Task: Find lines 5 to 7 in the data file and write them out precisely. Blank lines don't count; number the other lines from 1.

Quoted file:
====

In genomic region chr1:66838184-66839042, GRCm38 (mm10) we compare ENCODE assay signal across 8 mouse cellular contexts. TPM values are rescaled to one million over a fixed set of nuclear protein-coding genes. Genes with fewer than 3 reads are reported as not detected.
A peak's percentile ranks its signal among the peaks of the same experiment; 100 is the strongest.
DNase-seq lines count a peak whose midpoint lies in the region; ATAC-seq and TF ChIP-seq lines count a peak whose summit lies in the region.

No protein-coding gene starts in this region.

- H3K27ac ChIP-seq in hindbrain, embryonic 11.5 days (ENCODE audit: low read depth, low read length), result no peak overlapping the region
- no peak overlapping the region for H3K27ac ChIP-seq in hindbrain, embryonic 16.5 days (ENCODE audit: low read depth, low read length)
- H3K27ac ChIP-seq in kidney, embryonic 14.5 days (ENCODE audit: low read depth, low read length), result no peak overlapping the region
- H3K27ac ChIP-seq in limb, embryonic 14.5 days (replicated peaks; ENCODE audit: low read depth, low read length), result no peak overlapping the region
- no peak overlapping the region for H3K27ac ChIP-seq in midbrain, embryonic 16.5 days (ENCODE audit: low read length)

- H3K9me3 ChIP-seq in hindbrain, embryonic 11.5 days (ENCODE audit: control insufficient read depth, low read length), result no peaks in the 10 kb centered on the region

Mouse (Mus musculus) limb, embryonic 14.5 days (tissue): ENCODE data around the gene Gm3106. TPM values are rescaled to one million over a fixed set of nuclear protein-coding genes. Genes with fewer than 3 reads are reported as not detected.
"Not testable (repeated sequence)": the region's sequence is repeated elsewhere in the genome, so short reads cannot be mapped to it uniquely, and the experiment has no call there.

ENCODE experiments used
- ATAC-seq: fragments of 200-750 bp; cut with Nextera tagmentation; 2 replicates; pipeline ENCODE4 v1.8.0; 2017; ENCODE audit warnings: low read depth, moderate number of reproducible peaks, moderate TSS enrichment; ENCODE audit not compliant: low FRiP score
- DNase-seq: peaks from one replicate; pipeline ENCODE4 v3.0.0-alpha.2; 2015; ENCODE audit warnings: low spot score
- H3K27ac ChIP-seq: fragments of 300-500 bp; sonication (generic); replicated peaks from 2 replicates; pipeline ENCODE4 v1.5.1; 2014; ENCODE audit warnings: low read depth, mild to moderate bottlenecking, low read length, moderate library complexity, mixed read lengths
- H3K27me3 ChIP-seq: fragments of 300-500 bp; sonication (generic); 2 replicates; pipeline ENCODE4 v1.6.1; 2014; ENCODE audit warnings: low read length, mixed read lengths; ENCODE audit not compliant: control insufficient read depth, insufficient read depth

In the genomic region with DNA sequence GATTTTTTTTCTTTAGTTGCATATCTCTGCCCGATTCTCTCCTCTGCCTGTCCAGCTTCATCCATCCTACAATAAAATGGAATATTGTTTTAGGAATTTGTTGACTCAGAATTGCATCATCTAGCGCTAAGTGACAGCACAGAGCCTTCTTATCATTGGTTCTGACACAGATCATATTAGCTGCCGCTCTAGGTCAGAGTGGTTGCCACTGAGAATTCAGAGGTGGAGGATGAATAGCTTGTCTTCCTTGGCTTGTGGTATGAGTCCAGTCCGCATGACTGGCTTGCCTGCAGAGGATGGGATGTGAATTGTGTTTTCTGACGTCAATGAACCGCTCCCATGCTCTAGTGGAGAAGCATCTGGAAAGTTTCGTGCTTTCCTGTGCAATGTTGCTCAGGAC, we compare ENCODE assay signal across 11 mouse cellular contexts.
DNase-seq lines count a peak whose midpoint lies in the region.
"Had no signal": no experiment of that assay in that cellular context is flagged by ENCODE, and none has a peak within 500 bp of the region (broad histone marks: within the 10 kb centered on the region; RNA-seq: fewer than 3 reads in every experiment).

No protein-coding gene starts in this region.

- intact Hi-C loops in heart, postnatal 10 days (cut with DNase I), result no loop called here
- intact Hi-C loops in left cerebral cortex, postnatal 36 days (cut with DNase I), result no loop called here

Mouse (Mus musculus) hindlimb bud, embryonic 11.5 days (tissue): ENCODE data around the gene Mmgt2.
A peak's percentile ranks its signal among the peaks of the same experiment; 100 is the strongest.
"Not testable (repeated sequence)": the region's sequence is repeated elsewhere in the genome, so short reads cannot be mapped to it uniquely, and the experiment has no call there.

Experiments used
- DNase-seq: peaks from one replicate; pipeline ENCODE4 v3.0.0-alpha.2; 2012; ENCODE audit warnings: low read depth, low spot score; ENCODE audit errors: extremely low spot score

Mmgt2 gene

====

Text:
- H3K27ac ChIP-seq in hindbrain, embryonic 11.5 days (ENCODE audit: low read depth, low read length), result no peak overlapping the region
- no peak overlapping the region for H3K27ac ChIP-seq in hindbrain, embryonic 16.5 days (ENCODE audit: low read depth, low read length)
- H3K27ac ChIP-seq in kidney, embryonic 14.5 days (ENCODE audit: low read depth, low read length), result no peak overlapping the region